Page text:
Here at The DMA we train people in SEO for WordPress. Lots of techniques and things to remember when you’re writing on you blog. Sometimes it can all be a little too hypothetical. Today I’m going to share a very simple and practical method to ensure that your On Page SEO and ideas around Semantic Keyword Research are taken care of for every blog post as you write it.
Sometimes I write directly in WordPress or I write in a Word Processor or Note Taking app and then transfer it to WordPress later. It does not matter how you work you can implement these ideas.
How to structure a blog post for SEO
What I like to do is create a simple outline of the blog post that is to be written. Here’s the format that I use.
The outline should cover these 4 items:
- the draft title of the blog post
- one or more themes (subjects) to be covered
- keywords that relate to each of the themes
- questions that will be answered
It doesn’t have to be complex, perhaps you simply write it out on paper or type the ideas at the top of blog post as you create it. Either way works, I think the import thing is to have it with you to refer to as you write. This process makes you stop and think a little about what you’re creating. In doing so you can get much of your blog post’s SEO ideas pulled together quickly, as you write it.
While each of these items may be obvious, let’s dive into them in a little more detail.
Blog post title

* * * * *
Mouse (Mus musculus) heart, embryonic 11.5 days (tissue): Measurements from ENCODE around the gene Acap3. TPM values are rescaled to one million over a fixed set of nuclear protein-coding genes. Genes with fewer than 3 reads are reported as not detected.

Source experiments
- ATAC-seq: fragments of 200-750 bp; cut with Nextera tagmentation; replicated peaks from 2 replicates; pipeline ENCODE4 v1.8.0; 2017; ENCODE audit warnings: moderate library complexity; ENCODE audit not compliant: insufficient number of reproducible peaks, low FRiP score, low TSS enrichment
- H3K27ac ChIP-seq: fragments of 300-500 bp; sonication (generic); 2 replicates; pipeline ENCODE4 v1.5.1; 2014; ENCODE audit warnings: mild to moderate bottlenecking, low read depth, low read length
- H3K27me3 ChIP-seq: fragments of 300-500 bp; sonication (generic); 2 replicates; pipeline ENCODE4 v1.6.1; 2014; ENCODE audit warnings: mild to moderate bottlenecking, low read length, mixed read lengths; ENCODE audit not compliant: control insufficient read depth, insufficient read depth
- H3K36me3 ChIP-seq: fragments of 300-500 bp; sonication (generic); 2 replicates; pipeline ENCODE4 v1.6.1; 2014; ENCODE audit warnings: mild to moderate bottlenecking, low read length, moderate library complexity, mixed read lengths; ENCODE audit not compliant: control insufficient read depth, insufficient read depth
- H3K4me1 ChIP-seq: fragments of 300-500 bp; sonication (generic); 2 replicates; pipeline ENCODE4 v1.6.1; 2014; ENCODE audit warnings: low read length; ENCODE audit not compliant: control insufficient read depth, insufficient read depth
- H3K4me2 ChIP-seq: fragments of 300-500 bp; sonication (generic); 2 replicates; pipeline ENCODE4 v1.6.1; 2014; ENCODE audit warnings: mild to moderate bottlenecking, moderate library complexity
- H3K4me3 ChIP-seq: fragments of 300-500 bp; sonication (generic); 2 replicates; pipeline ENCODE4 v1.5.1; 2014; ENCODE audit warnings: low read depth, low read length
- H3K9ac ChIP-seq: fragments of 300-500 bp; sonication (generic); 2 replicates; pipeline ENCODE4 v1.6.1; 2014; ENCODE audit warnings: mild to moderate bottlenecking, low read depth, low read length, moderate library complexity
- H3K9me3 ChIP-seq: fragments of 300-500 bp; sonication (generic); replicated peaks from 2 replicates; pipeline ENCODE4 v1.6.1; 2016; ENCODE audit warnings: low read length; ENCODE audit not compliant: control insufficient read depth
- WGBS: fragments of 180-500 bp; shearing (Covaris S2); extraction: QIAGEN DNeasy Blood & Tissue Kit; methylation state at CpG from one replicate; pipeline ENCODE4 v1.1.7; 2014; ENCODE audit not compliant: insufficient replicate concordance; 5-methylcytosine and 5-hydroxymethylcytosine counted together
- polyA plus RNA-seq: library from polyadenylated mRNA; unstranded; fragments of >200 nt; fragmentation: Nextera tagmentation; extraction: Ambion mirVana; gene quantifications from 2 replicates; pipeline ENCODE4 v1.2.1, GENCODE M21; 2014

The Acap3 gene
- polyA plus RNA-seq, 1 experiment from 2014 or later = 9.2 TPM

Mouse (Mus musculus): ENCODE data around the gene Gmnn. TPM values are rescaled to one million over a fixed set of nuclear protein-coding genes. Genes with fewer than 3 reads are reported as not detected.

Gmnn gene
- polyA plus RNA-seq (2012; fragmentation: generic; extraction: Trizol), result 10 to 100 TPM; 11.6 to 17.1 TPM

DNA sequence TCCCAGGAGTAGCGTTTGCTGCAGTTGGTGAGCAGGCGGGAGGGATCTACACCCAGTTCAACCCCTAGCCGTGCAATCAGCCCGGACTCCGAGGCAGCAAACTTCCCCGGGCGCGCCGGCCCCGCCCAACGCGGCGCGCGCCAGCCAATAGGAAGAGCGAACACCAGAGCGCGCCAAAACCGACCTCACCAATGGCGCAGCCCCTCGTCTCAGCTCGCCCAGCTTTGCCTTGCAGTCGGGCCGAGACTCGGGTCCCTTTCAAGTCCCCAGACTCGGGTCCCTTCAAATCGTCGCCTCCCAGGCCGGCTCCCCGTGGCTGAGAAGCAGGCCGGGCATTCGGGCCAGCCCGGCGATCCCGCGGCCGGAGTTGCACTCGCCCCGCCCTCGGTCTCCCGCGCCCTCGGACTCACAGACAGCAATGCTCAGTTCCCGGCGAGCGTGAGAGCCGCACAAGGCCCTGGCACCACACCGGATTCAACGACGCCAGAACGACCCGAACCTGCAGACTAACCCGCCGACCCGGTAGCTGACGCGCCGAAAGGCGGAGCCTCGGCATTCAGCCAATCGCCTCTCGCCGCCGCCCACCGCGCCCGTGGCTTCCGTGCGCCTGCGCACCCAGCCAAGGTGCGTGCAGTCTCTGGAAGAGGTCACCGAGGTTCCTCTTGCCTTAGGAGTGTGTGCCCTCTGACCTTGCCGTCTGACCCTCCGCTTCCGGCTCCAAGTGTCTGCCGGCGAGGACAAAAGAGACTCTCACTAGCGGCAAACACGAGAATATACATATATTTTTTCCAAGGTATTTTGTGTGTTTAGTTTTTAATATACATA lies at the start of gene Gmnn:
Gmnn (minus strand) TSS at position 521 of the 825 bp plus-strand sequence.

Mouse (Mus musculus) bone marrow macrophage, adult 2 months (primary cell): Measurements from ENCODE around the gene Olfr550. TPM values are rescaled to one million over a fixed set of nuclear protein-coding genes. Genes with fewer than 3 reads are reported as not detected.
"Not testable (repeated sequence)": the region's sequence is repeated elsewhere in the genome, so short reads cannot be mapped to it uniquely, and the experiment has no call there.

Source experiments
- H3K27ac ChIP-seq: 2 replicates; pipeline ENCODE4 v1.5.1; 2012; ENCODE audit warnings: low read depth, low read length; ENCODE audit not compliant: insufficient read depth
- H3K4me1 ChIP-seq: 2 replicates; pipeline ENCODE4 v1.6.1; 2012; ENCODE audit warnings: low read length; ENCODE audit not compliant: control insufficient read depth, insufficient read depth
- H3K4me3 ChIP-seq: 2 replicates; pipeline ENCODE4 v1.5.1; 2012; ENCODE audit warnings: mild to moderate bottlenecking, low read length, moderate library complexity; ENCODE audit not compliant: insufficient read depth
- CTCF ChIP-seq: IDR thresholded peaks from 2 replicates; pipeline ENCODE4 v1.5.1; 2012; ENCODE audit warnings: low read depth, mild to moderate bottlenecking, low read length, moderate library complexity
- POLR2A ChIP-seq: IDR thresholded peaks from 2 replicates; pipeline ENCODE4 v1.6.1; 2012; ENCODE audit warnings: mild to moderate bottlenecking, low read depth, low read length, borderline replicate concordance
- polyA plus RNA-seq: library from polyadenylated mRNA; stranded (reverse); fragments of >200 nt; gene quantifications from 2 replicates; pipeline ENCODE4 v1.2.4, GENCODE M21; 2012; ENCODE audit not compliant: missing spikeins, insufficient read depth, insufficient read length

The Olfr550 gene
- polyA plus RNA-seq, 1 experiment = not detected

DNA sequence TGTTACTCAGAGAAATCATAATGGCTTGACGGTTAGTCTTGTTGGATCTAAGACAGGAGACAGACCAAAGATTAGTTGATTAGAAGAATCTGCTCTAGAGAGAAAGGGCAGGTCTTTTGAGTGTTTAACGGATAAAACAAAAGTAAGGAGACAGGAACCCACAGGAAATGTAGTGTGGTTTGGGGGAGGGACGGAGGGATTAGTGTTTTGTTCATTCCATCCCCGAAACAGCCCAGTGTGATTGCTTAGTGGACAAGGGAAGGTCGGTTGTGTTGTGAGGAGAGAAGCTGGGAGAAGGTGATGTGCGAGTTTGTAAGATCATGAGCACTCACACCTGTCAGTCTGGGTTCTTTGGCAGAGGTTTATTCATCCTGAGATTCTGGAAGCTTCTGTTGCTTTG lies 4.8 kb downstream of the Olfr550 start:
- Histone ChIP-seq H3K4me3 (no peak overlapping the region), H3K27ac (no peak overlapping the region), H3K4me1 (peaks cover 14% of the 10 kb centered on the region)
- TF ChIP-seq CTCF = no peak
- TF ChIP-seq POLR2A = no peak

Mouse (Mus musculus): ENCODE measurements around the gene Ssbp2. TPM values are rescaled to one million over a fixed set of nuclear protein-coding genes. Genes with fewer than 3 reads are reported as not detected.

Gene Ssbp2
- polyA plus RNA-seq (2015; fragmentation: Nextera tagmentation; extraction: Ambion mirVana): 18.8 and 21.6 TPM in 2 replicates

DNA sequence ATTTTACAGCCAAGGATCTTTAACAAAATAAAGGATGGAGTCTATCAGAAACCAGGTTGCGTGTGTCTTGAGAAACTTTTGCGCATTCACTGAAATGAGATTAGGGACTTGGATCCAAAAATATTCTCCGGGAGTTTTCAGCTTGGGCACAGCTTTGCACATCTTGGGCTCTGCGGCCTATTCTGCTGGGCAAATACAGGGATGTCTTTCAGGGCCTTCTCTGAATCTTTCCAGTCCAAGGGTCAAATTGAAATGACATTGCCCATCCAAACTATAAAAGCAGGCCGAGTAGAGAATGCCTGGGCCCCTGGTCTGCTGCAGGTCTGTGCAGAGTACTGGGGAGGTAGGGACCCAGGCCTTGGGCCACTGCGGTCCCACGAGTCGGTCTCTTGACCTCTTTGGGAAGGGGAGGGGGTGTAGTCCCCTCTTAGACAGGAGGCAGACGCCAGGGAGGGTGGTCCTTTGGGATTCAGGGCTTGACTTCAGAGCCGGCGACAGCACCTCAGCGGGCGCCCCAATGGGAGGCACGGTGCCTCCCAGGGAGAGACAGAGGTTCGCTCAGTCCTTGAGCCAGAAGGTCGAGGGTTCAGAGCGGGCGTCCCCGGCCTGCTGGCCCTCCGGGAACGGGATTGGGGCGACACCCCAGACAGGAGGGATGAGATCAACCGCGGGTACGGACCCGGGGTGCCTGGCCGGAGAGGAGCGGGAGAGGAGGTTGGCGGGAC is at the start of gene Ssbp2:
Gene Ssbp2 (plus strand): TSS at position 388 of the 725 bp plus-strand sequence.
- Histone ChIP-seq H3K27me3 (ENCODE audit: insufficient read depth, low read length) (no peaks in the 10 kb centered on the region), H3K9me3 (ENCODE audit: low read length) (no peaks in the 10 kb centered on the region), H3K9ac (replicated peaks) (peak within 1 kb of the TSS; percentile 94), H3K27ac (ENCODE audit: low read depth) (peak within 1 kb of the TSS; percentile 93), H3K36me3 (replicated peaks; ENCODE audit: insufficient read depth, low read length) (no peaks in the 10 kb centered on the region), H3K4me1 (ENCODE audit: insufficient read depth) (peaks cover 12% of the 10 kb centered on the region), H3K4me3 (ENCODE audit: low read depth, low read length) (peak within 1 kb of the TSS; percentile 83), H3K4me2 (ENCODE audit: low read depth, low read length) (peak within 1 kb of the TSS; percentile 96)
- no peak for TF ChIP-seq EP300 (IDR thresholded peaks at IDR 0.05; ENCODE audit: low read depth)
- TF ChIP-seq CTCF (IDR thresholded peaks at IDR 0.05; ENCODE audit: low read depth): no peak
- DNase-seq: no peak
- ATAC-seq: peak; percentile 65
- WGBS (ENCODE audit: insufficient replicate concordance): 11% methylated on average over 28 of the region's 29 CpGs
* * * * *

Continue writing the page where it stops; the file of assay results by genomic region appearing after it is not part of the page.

I deliberately put the word draft in that point. Reason being that I find that sometimes as I write more I may change direction a little. Meaning that the original blog post title needs a tweak to ensure it’s reflective of the content.
While I’m advocating simplicity here you might at this stage look at some tools that help you write titles. CoSchedule’s Headline Analyser is a great tool to help you craft better titles for your posts.
Semantic Keyword Research – setting your themes
Modern SEO is not just a matter of lucking on the keywords that Google likes. Google understands the meaning your content, the context that those keyword find themselves in.
Taking a couple of moments on this allows you consider your options, perhaps conduct a little research on related topics / themes that would work well with you subject matter.
If you’re not that familiar with this concept in an SEO context check our WordPress SEO training course, we cover this in detail.
Here’s a quick example for a fictitious blog post, titled “How to avoid buying a lemon car”.
Covering all of these topics in the blog post would really set the scene for Google to understand what the blog post is about.
Now, for each of the themes that you have, you’ll create a list of keywords. These might be from previous research that you’ve done for your site as a whole. There might be some new ones in there specifically for this blog post. Perhaps a quick Google search can reveal some ideas that are specific for this particular post.
Again, you’ll then have this list to refer to as you write, keeping you on target as you go.
Questions that will be answered in your content
A lot of searches conducted on Google are questions.
- Why is the sky blue?
- What is on page SEO?
- How to structure a blog post for SEO?
Google wants to solve problems for its users. Understanding this is how search works in the real world is important. Then working on your WordPress blogs so that they answer questions, solve problems for users, this will benefit you site’s rankings.
A real world example
I am writing this on the way back from WordCamp Europe, words from 35,000 feet! Even so, I followed my technique, the same one that I have documented here for you. Take a look at my blog post outline below, check it against the content of this post, you’ll see how it relates.
Use this method for you writing, over time you might tweak it little to fine tune a system that works for you.